The use of fast PCB prototypes allows many engineers and manufacturing plants across the world to test their theories and achieve their goals. Printed circuit boards (PCBs) are, in fact, the basis behind many current technologies and new ideas. From the laptops and cell phones that we all use on a daily basis to the remotes that lock and unlock our cars, fast PCB prototypes help engineers and scientists find a way to test their products several times during the research and development stage. And while circuit board assembly has always been an essential part of the research and development stage of many products, the continued advancement in the PCB prototype assembly process facilitates a faster process.
Printed circuit board assembly is a technology that has been used for decades and continues to drive the future technologies that will simplify and improve our lives. Consider some of these facts and figures about a basic component of all of the technologies that we use on a daily basis:
- The circuit board and electronic component manufacturing industry in the U.S. generated $44 billion in the year 2014.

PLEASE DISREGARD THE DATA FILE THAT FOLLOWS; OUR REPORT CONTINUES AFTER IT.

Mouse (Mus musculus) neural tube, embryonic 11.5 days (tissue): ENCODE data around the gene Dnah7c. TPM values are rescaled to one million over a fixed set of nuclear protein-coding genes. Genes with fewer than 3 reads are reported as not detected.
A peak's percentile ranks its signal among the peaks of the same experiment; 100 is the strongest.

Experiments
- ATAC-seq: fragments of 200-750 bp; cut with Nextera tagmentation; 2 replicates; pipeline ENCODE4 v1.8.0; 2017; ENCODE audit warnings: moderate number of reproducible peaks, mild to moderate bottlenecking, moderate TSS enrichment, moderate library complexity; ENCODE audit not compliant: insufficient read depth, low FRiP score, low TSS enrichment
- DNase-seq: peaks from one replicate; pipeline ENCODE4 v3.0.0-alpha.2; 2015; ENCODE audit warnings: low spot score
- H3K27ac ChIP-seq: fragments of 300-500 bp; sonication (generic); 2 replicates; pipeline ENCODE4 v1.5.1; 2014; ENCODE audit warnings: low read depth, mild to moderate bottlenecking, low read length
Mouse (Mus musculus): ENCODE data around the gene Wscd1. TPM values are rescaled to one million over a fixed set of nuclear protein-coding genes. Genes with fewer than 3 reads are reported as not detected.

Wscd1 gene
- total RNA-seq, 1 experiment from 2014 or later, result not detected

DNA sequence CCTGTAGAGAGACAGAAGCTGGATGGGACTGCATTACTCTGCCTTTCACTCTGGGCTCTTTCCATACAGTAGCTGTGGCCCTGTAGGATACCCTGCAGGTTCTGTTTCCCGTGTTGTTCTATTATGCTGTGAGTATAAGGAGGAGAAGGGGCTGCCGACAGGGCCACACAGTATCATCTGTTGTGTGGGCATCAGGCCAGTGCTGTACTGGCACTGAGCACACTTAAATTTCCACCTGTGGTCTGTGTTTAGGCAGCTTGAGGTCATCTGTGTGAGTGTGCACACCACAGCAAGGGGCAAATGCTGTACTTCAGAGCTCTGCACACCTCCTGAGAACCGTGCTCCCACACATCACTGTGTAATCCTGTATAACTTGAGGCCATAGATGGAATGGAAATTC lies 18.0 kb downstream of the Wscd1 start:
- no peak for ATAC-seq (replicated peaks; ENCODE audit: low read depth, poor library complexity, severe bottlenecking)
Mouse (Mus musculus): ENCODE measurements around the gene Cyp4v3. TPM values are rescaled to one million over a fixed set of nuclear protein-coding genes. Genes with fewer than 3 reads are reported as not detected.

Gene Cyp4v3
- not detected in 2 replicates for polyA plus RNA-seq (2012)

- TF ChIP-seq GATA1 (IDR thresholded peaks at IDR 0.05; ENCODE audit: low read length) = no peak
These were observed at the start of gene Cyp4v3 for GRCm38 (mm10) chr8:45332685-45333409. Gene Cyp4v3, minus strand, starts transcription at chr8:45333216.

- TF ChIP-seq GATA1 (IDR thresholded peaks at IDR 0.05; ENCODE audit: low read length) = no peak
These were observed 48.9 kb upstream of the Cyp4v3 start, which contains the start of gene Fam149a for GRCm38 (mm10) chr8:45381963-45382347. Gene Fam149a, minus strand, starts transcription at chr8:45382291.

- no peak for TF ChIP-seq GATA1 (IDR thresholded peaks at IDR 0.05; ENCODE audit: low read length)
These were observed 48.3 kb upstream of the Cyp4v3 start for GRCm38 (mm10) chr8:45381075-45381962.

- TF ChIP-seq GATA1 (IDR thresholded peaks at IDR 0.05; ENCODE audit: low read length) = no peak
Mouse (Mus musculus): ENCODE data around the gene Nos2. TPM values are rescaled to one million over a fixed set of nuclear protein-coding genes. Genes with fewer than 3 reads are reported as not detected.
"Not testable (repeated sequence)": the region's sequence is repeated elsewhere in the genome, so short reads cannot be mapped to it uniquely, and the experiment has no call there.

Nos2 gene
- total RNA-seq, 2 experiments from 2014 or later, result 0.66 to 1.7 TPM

- Printed circuit boards were designed using clear Mylar sheets before PCB design software was introduced. These Mylar sheets were as much as four times bigger than the circuit board itself, but served as a surface on which designers would create a transparent photomask of the proposed design.
- The advent of machine PCB assembly processes, for any size orders, means that shops can assembly PCBs in a fraction of the time it would normally take for the previous process of hand placement. Some PCB assemblers, in fact, have a standard turn-time as fast as five days or less. This turn-time represents a process that is 75% faster than the industry average.
- Understanding the significance of PCB use, you simply have to look at the history and the increase of production. For instance, in 1995, just 50 years after the introduction of PCBs, these products became a $7.1 billion industry for the first time. Five years later, in the year 2000, these PCBs became an over $10 billion industry. By the year 2012 the revenue from this industry reached over $60 billion worldwide.
- Transistors could, theoretically, continue to get smaller until they reach the size of a single nanometer, equivalent to a thickness of 10 back-to-back atoms.